Alex still wasn’t too clear what had brought him to the job fair, what had led him to his confrontation with the young cop. His lawyer kept prodding him to explain it. And meanwhile, the gossip sites had fastened onto the case, exploiting his meager celebrity status to maximize interest.
They’d posted pictures of him from his glory days, network publicity shots of him in costume as the sidekick in a science fiction show that had been cancelled after only six episodes. Most of the stories mentioned that he’d been Jamie’s age when Colony Five had aired. He guessed that’s what passed for irony these days.
He’d tried to segue into civilian jobs after the show’d been cancelled, but he could never quite achieved escape velocity. There were enough guest shots to keep his SAG insurance current, and even now he could always count on two or three television gigs a year.
His last had been a role on Castle, playing the bereaved husband of a murder victim.
He’d had a good time. The show’s star was a bonafide geek who’d said nice things about Colony Five.
Since the murder, Alex had gotten a lot of calls from talk show bookers who wanted him to come by and cry on camera so the host could pontificate about the case without knowing anything about it. He’d told them all to fuck off and then simply turned his phone off.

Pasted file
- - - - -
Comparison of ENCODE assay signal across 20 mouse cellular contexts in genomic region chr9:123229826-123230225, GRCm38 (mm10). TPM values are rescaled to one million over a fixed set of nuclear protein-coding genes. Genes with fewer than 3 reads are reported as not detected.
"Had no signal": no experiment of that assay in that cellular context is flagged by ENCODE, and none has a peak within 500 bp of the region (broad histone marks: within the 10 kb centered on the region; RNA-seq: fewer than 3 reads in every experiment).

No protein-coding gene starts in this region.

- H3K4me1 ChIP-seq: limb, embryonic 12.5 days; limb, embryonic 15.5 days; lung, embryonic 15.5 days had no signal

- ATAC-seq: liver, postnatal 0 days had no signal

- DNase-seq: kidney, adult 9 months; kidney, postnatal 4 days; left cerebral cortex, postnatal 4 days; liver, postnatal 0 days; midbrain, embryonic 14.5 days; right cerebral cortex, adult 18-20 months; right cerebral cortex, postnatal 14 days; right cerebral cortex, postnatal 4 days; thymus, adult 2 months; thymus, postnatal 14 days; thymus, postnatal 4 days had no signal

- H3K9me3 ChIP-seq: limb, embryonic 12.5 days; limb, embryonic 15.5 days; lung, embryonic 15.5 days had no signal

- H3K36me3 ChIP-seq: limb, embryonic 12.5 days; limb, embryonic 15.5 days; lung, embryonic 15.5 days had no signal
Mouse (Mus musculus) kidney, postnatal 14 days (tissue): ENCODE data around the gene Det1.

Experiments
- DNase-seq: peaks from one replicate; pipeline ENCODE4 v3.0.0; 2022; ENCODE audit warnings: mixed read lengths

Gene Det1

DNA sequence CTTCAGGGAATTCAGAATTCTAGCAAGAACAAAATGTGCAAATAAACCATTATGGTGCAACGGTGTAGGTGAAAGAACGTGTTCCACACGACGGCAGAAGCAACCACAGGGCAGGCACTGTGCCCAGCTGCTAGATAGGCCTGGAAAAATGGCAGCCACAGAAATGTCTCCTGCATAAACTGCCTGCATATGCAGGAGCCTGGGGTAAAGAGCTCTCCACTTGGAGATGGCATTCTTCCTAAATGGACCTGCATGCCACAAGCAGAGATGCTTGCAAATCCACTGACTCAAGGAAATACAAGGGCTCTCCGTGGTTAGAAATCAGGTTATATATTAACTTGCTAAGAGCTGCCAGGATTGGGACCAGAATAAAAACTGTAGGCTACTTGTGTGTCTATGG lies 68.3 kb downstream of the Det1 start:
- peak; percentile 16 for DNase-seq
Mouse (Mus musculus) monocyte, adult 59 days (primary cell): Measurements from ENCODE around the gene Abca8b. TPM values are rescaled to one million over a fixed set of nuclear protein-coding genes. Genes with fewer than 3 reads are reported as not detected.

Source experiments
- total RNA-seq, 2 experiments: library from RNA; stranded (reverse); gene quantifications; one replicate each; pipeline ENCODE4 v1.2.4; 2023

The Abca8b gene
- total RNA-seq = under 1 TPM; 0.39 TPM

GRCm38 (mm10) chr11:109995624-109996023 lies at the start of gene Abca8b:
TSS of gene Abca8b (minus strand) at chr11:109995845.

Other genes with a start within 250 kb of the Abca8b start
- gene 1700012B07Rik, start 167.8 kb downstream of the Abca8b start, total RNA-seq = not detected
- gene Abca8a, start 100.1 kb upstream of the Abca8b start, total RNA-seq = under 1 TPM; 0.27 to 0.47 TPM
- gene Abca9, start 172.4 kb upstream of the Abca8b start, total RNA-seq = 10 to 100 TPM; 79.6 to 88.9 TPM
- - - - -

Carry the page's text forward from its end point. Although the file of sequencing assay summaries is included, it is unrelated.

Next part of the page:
Karen, though, decided they could use the smarmy pseudo-journos to their advantage as a way of keeping Jamie’s case alive even though there were no leads.
Alex hated that idea and was sure Jamie would have hated it too. He knew his son.
Still, he accompanied Karen to the studio for the taping of the Larry Morgan Show.
The host had been lobbing softball questions to Karen for the last half-hour and Alex was getting bored.
How can a black man be that white bread? he wondered.
“So Karen,” Larry asked, leaning forward to show he really cared about her answer, “do you think your son’s sexuality had anything to do with his murder? Do you think this was a hate crime?”
The cameras zoomed in on Karen’s face as she answered.
“I’d love to think this was a hate crime Larry,” she answered, “because then I’d know why my beautiful son was killed.”
Karen’s eyes narrowed then and Alex had the distinct impression she was looking straight at him through the monitor.
“But being gay didn’t get my son killed, going to an ATM in the middle of the night got my son killed.”
What? Alex thought.
Why was he going to the ATM in the middle of the night?